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Housing prices fall in Simcoe County as interest rates increase

The average sale price of a home in Simcoe County dropped more than five per cent from June to July this year, yet sales have also fallen by 15 per cent.

"Yes, they've gone down. In February, the average price was just over a million dollars, and now, it's just over 825,000. But two years ago, it was 600,000, 400,000," said Luc Woolsey, president of the Barrie and District Association of Realtors.

"I don't believe that we're having a housing crisis. We're having an affordability crisis right now because we've had 36 rate hikes in a very short time in just 2022," said realtor Peggy Hill.

Housing prices have dropped by as much as 30 per cent in some areas in recent months, but that only brings consumers back to the prices they saw in 2021, which had double the amount of sales when comparing July of each year.

"I think a lot of buyers are waiting on the sideline to see where the bottom of those prices is going to be. And I do think we've pretty much reached that level now," said Woolsey.

"We were seeing a very sharp decline in prices from February until about June. In July, it still declined slightly, but that curve levelled out, and that price point is kind of where we are now."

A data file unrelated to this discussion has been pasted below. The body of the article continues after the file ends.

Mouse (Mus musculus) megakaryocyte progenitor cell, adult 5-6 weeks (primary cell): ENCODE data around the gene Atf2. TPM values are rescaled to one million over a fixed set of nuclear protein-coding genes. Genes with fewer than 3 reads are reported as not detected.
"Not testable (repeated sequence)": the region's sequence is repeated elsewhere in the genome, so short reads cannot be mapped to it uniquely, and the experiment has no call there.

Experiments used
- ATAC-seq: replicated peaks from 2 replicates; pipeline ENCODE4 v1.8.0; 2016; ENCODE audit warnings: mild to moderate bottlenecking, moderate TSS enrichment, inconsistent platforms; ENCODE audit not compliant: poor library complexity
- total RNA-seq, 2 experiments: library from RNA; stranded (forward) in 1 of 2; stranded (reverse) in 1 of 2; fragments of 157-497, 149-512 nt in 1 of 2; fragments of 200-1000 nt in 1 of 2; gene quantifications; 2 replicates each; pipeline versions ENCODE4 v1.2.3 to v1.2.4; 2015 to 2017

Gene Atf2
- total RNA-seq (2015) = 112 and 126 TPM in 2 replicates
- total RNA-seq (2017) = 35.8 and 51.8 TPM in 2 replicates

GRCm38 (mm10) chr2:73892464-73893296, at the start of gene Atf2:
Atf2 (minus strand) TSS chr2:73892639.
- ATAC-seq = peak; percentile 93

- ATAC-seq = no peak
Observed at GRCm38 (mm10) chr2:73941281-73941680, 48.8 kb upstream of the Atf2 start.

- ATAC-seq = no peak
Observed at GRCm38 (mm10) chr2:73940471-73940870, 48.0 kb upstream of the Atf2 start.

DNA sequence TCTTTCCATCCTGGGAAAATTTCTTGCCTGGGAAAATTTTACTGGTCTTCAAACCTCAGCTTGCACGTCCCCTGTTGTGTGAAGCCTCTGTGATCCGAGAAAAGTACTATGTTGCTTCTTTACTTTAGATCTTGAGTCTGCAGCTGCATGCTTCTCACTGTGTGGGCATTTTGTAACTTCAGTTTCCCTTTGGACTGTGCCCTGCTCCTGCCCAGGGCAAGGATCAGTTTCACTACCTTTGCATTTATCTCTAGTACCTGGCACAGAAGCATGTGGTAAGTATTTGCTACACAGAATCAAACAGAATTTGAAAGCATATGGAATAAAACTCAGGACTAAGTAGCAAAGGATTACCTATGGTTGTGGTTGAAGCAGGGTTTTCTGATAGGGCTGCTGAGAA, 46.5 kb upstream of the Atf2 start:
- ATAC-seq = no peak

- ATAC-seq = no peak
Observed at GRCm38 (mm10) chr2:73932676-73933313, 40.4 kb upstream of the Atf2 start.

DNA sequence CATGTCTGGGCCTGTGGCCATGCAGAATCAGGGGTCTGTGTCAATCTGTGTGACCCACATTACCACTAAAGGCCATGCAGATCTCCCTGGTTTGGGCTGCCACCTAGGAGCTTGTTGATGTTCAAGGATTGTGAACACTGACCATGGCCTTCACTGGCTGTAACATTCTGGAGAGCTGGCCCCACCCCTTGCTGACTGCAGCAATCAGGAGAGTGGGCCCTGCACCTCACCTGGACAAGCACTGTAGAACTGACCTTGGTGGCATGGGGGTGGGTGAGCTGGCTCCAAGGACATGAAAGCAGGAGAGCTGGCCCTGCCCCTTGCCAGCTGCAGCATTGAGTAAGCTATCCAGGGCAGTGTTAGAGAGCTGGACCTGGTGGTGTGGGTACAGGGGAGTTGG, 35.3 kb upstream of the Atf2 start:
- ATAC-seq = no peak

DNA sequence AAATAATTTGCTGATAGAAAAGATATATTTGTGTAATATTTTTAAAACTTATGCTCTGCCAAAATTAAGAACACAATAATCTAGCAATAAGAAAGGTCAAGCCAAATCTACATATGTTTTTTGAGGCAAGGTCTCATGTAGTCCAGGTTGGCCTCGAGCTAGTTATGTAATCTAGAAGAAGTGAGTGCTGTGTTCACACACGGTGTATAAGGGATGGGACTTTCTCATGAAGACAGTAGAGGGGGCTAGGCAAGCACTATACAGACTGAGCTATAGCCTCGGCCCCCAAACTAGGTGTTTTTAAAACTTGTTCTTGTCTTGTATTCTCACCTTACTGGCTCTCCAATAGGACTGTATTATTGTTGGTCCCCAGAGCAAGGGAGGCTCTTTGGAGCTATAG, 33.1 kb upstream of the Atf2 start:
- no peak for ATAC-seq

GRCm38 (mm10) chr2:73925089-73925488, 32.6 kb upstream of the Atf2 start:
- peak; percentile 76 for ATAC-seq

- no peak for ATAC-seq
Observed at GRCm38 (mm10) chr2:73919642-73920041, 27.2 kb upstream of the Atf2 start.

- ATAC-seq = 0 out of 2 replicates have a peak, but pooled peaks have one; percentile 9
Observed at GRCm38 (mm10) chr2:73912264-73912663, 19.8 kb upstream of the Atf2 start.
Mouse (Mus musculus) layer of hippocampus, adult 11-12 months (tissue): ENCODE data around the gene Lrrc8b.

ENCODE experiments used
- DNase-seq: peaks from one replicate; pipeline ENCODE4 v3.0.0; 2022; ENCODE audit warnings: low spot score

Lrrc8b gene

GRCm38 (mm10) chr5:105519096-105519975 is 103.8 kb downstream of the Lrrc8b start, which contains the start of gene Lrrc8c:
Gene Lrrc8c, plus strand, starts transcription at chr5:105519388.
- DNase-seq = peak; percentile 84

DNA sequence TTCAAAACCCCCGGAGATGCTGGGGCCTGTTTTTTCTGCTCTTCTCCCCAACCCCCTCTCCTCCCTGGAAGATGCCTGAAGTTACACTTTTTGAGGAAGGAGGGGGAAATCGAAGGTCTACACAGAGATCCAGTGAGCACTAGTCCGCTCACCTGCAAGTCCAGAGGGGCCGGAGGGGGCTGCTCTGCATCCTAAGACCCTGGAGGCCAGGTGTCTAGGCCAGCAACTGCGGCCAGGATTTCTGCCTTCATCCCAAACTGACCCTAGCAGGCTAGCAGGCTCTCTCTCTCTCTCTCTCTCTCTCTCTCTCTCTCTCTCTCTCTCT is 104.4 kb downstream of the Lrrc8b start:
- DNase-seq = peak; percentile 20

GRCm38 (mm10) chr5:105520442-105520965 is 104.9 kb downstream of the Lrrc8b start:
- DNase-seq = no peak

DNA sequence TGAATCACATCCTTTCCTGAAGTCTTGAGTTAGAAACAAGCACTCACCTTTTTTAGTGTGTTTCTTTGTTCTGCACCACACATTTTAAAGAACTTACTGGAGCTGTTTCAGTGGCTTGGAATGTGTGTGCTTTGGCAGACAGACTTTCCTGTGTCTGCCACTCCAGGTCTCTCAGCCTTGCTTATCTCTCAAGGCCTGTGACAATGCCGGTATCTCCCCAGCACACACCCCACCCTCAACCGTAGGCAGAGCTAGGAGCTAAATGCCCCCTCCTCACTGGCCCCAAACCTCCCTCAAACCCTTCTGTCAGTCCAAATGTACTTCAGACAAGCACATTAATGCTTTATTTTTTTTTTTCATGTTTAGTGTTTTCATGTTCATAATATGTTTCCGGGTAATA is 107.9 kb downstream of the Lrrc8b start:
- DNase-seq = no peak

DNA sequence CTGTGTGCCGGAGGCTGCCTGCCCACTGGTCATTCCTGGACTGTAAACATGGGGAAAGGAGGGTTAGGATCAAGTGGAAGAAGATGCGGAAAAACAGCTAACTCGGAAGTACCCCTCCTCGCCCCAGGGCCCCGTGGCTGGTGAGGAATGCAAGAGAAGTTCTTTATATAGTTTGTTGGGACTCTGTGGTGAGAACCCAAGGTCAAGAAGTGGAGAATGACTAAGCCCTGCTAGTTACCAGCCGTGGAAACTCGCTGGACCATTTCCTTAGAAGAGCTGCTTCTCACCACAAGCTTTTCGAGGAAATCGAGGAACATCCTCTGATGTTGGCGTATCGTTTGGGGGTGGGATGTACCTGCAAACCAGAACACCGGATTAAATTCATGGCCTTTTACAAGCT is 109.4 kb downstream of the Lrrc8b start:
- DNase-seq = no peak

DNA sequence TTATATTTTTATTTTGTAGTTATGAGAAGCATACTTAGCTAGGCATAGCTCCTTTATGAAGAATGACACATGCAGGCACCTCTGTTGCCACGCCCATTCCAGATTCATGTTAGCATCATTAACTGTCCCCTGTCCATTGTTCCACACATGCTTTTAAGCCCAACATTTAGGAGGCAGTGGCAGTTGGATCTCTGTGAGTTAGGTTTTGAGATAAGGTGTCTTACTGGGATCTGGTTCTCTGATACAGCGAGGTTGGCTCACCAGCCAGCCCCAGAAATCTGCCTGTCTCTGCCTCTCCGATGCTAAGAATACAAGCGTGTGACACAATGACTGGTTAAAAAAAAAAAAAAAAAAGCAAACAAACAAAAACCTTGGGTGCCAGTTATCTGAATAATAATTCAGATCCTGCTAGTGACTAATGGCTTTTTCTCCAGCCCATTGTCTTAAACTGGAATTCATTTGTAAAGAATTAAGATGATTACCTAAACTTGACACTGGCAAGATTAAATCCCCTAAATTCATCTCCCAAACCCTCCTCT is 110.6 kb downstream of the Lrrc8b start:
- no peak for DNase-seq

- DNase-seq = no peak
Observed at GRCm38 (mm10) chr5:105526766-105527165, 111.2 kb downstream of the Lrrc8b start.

Hill says she hasn't seen a July like the one that just passed since 2017.

"It's quiet. It's not dead. Sales are happening every day; however, we just have to reset expectations. It's not February. We have to expect longer days on the market and less showings," said Hill.

Increasing interest rates have virtually washed out any decrease in the asking price.

"Interest rates are going to continue to climb a little bit over the next few months. They have another interest rate announcement scheduled for September, where we expect the rate to be higher," said Hill.

"Something's got to give. The consumer can not be paying interest rates at this price and having housing prices be inflated the way they are."

It's not just the communities closest to the Greater Toronto area taking the financial and real estate hit. All of Simcoe County is feeling the effects.

"We've been equally affected. Toronto's been affected. We've all been affected the same way. If we do see a more rapid decrease in Simcoe County, it's because we had a more rapid increase," said Hill.

Woolsey believes too many first-time buyers get caught up in the idea of the "American or Canadian dream," finding the perfect house instead of just securing an asset they can afford.

"If you can buy something, anything, even if it's not perfect, you buy it, and prices will be going up. They always have gone up in this area, and you'll be able to flip that into a home that's more suitable for you a little later on," advised Woolsey.

The Barrie and District Association of Realtors says if you're waiting but can afford something now, you should buy it because it's not going to get more affordable. Top Stories

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